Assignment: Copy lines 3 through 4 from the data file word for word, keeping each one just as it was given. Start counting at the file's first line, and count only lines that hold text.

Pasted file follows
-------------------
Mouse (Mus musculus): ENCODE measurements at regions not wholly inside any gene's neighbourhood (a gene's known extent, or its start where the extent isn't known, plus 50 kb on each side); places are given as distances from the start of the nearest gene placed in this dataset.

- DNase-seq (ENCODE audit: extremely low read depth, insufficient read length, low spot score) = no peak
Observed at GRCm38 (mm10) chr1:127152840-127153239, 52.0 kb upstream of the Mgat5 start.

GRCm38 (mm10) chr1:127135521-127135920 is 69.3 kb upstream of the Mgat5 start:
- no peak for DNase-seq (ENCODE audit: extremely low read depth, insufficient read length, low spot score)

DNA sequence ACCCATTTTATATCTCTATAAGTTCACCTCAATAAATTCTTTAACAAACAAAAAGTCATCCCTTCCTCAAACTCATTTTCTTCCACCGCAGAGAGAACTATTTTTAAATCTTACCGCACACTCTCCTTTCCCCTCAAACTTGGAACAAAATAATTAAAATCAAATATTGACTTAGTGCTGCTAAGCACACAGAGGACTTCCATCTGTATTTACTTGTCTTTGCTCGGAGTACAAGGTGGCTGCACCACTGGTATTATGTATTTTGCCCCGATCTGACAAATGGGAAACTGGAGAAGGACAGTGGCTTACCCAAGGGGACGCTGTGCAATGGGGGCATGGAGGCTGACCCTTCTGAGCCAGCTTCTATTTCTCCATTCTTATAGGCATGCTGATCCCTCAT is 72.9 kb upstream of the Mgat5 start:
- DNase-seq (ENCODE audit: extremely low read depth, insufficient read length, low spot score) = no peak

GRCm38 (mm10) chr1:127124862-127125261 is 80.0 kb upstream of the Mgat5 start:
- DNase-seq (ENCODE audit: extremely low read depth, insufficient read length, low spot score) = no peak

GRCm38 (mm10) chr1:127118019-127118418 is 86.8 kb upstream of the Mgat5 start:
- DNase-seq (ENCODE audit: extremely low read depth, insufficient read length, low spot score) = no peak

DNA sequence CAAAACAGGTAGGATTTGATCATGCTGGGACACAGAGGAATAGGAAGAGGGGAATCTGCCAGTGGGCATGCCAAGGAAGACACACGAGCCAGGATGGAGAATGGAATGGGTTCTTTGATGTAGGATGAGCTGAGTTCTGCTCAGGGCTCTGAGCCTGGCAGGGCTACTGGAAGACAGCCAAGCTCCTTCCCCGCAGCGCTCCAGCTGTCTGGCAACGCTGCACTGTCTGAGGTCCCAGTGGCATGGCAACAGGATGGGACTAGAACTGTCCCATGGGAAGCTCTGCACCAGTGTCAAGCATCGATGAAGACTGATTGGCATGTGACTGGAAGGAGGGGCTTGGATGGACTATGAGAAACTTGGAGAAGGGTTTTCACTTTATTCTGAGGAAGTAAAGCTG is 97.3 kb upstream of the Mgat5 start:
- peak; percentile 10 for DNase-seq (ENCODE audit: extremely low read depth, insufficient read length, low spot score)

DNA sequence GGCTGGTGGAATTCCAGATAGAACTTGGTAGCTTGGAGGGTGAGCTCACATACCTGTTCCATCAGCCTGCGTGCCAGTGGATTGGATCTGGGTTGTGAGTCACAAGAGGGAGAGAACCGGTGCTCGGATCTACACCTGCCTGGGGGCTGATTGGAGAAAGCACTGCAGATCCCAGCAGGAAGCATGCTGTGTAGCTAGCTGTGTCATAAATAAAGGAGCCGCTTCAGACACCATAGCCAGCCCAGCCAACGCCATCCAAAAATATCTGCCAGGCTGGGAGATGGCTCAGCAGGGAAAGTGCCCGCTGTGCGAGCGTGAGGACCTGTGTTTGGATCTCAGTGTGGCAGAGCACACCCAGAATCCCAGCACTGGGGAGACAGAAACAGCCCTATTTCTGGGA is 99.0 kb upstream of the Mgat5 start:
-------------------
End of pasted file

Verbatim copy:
Observed at GRCm38 (mm10) chr1:127152840-127153239, 52.0 kb upstream of the Mgat5 start.

GRCm38 (mm10) chr1:127135521-127135920 is 69.3 kb upstream of the Mgat5 start: